### Determining the system structure¶

The acoustic DoFs are marked in step 1. Read it and extraxt the indices

rhs1 = np.loadtxt("coupled_step_1_rhs.vec")
r1 = rhs1[:,0] + 1j*rhs1[:,1]
Ia = np.argwhere(np.abs(r1)>1e-12).ravel()
Ia

array([ 0,  1,  2,  3,  4,  5,  6,  7,  8,  9, 10, 11, 12, 13, 14, 15, 16,
17, 18, 19, 20, 21, 22, 23])


The mechanic DoFs are marked in step 2. Read the rhight hand sinde load vector and also determine it's pahse to infer x, y, and z DoF. One can see that CFS assembles alternatingly dor each node (x, then y, then z).

# mech is active in step 2, we use the phase to distinguish components
r2 = rhs2[:,0] + 1j*rhs2[:,1]
Im = np.argwhere(np.abs(r2)>1e-12).ravel()
Ix = np.argwhere(np.abs(np.angle(r2)*180/np.pi - 10)<1e-3).ravel()
Iy = np.argwhere(np.abs(np.angle(r2)*180/np.pi - 20)<1e-3).ravel()
Iz = np.argwhere(np.abs(np.angle(r2)*180/np.pi - 30)<1e-3).ravel()
Ix,Iy,Iz,Im

(array([ 42,  45,  48,  51,  54,  57,  60,  63,  66,  69,  72,  75,  78,
81,  84,  87,  90,  93,  96,  99, 102, 105, 108, 111, 114, 117,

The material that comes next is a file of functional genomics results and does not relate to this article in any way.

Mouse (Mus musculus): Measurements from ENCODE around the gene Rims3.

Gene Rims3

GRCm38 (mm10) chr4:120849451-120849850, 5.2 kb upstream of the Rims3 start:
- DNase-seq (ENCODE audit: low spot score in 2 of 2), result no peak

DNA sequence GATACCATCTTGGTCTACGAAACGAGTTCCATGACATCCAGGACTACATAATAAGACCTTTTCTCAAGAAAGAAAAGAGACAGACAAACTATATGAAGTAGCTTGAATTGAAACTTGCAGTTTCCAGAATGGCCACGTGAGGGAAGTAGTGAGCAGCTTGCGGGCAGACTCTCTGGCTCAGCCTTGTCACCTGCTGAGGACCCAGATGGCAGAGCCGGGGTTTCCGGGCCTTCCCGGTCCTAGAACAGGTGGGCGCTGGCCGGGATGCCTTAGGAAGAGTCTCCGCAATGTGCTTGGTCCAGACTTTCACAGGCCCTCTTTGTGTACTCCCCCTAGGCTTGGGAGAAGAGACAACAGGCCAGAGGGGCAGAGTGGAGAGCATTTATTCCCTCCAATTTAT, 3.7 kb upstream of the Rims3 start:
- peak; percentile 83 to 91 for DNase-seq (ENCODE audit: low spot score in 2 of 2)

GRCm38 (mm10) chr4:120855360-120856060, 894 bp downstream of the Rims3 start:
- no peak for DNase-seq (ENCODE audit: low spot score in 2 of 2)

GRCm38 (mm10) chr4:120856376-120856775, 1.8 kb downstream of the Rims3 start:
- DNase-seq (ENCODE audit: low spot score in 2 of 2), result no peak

120, 123, 126, 129, 132, 135, 138, 141, 144, 147, 150, 153, 156,
159, 162, 165, 168, 171, 174, 177, 180, 183, 186, 189, 192, 195,
198, 201, 204, 207, 210, 213, 216, 219, 222, 225, 228, 231, 234,
237, 240, 243, 246, 249, 252, 255, 258, 261, 264, 267, 270, 273,
276, 279, 282, 285, 288, 291, 294, 297, 300, 303, 306, 309]),
array([ 43,  46,  49,  52,  55,  58,  61,  64,  67,  70,  73,  76,  79,
82,  85,  88,  91,  94,  97, 100, 103, 106, 109, 112, 115, 118,
121, 124, 127, 130, 133, 136, 139, 142, 145, 148, 151, 154, 157,
160, 163, 166, 169, 172, 175, 178, 181, 184, 187, 190, 193, 196,
199, 202, 205, 208, 211, 214, 217, 220, 223, 226, 229, 232, 235,
238, 241, 244, 247, 250, 253, 256, 259, 262, 265, 268, 271, 274,
277, 280, 283, 286, 289, 292, 295, 298, 301, 304, 307, 310]),
array([ 44,  47,  50,  53,  56,  59,  62,  65,  68,  71,  74,  77,  80,
83,  86,  89,  92,  95,  98, 101, 104, 107, 110, 113, 116, 119,
122, 125, 128, 131, 134, 137, 140, 143, 146, 149, 152, 155, 158,
161, 164, 167, 170, 173, 176, 179, 182, 185, 188, 191, 194, 197,
200, 203, 206, 209, 212, 215, 218, 221, 224, 227, 230, 233, 236,
239, 242, 245, 248, 251, 254, 257, 260, 263, 266, 269, 272, 275,
278, 281, 284, 287, 290, 293, 296, 299, 302, 305, 308, 311]),
array([ 42,  43,  44,  45,  46,  47,  48,  49,  50,  51,  52,  53,  54,
55,  56,  57,  58,  59,  60,  61,  62,  63,  64,  65,  66,  67,
68,  69,  70,  71,  72,  73,  74,  75,  76,  77,  78,  79,  80,
81,  82,  83,  84,  85,  86,  87,  88,  89,  90,  91,  92,  93,
94,  95,  96,  97,  98,  99, 100, 101, 102, 103, 104, 105, 106,
107, 108, 109, 110, 111, 112, 113, 114, 115, 116, 117, 118, 119,
120, 121, 122, 123, 124, 125, 126, 127, 128, 129, 130, 131, 132,
133, 134, 135, 136, 137, 138, 139, 140, 141, 142, 143, 144, 145,